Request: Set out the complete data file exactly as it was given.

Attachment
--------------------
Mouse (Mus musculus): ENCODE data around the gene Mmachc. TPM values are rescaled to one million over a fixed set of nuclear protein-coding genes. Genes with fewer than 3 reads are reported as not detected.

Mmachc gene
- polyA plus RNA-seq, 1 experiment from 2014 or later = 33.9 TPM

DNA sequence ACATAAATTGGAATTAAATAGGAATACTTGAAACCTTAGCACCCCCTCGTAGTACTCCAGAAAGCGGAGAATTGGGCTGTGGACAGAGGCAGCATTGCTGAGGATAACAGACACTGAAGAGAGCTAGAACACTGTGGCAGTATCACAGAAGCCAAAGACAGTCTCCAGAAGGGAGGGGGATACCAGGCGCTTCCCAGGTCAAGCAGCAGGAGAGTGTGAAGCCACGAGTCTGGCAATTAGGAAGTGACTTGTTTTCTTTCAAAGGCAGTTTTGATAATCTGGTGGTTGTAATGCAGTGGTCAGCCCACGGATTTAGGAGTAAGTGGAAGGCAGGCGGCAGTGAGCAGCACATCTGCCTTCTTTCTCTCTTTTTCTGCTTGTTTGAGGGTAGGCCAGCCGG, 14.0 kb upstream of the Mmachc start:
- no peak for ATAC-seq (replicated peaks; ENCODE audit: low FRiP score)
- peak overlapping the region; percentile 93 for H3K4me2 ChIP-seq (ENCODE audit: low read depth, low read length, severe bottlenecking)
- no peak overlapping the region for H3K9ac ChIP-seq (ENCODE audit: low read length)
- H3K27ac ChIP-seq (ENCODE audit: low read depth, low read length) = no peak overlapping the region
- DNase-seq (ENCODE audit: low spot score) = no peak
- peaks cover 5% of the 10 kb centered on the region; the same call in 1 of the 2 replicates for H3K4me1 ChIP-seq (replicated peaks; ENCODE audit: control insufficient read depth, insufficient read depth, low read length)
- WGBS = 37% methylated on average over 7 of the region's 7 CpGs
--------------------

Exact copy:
Mouse (Mus musculus): ENCODE data around the gene Mmachc. TPM values are rescaled to one million over a fixed set of nuclear protein-coding genes. Genes with fewer than 3 reads are reported as not detected.

Mmachc gene
- polyA plus RNA-seq, 1 experiment from 2014 or later = 33.9 TPM

DNA sequence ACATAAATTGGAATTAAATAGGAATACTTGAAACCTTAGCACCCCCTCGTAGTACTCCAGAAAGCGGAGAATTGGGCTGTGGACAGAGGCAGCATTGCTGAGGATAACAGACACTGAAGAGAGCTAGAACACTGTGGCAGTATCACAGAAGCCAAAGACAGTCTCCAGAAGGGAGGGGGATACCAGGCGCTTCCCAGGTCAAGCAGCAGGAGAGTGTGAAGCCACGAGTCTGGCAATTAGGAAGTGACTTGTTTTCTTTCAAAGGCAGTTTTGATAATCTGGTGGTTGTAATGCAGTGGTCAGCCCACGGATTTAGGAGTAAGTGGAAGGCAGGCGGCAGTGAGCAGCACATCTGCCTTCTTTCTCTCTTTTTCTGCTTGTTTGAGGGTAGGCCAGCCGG, 14.0 kb upstream of the Mmachc start:
- no peak for ATAC-seq (replicated peaks; ENCODE audit: low FRiP score)
- peak overlapping the region; percentile 93 for H3K4me2 ChIP-seq (ENCODE audit: low read depth, low read length, severe bottlenecking)
- no peak overlapping the region for H3K9ac ChIP-seq (ENCODE audit: low read length)
- H3K27ac ChIP-seq (ENCODE audit: low read depth, low read length) = no peak overlapping the region
- DNase-seq (ENCODE audit: low spot score) = no peak
- peaks cover 5% of the 10 kb centered on the region; the same call in 1 of the 2 replicates for H3K4me1 ChIP-seq (replicated peaks; ENCODE audit: control insufficient read depth, insufficient read depth, low read length)
- WGBS = 37% methylated on average over 7 of the region's 7 CpGs